Based on these premises, the present commentary focuses on sprawl dynamics at various spatial scales vis à vis population dynamics, in relation to environmental quality and land resource depletion [16]. More specifically, Chapter 2 recalls and comments some characteristic definitions of urban sprawl, outlining positive and negative socio-ecological implications in a broader perspective linking urban expansion, demographic trends and environmental quality. Definitions were discussed according with the typical spatial morphology and other features with which sprawl manifests itself—shedding specific light on the European continent [17,18]. Chapter 3 discusses the notion of ‘demographic transition’ with a specific reference to urban dynamics and metropolitan change. Chapter 4 outlines the intrinsic linkage between urban growth and demographic transitions in Europe, delineating in turn impacts and consequences of sprawl, in view of population and social dynamics, explored both qualitatively and quantitatively. We argued that such analysis has proved rather difficult when associated with a thorough evaluation of the effects of deteriorating fringe ecosystems, since the consumption of natural resources because of low-density urbanization is not easy to quantify [19], e.g., being strongly influenced by the socioeconomic profile of resident population [20].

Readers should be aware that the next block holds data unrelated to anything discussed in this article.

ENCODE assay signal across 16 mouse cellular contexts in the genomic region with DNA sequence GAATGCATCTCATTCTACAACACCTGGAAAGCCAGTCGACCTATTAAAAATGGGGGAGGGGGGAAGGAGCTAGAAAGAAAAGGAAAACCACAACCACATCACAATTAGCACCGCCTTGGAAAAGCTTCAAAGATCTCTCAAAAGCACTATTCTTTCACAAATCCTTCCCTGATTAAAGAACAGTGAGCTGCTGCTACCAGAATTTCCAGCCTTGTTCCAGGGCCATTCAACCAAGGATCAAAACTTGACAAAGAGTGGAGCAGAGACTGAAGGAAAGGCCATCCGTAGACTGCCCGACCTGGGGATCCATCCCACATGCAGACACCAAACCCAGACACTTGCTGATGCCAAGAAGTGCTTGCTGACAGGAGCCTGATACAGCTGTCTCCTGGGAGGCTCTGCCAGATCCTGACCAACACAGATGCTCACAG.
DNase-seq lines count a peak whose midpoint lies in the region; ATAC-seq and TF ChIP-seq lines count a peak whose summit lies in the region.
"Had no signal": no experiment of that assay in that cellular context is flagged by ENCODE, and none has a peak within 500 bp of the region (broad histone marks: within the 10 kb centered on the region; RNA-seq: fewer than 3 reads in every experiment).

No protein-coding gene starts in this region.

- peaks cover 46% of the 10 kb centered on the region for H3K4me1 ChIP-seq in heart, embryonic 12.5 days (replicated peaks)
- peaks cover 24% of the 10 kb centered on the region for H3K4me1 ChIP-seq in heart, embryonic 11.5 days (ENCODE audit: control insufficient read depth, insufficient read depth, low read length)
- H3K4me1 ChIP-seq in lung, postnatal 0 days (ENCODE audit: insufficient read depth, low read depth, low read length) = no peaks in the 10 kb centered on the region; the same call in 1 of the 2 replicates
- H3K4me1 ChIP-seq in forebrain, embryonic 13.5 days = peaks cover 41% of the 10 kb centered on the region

Based on a literature review, Chapter 5 provides empirical findings linking urban sprawl, population trends, and environmental quality [21]. Through information provided by European Environment Agency, impacts of sprawl on peri-urban land have been quantified and contextualized over a sufficiently long timeframe [22]. Land consumption (mainly to the expense of cropland), as well as water consumption (the negative consequence of soil sealing on the recharge of groundwater basins), raw materials growing demand (especially for concrete), and energy consumption (mainly fossil fuels for transport) related to sprawl have been briefly discussed [23]. Assuming that, by extending urbanized areas over greater portions of land, the probability and frequency of disasters related to extreme weather events raise [24], our study has also commented briefly on the linkage between sprawl, population trends, and climate change. Chapter 6 generalizes the empirical findings of this study to wider social contexts in both affluent countries and emerging economies, arguing how the intrinsic mismatch between population growth and settlement expansion—reflecting the shift from the first to the second demographic transition—is becoming a pervasive characteristic of the medium-term evolution of metropolitan systems all around the world.

2. Toward a Comprehensive Definition of Sprawl?

Seminal studies on sprawl have been carried out in North America [25,26], and nowadays sprawl is a major concern in both developed and emerging countries for its adverse socio-environmental impacts [27,28,29,30]. During the first part of the 20th century, sprawl in North America was mostly fuelled by the rapid increase of private car ownership and the preference for detached houses with gardens in peri-urban spaces [26,31]. Starting from this perspective, formal and informal definitions of sprawl have been (more or less intensively) investigated and discussed in mainstream literature [32]. The former definitions have focused on various features of sprawl, but at the same time they have evidenced the lack of a global and unique definition of this urban process [33,34]. Informal definitions have in turn contributed to provide evidence giving a better comprehension of exurban development case by case [35].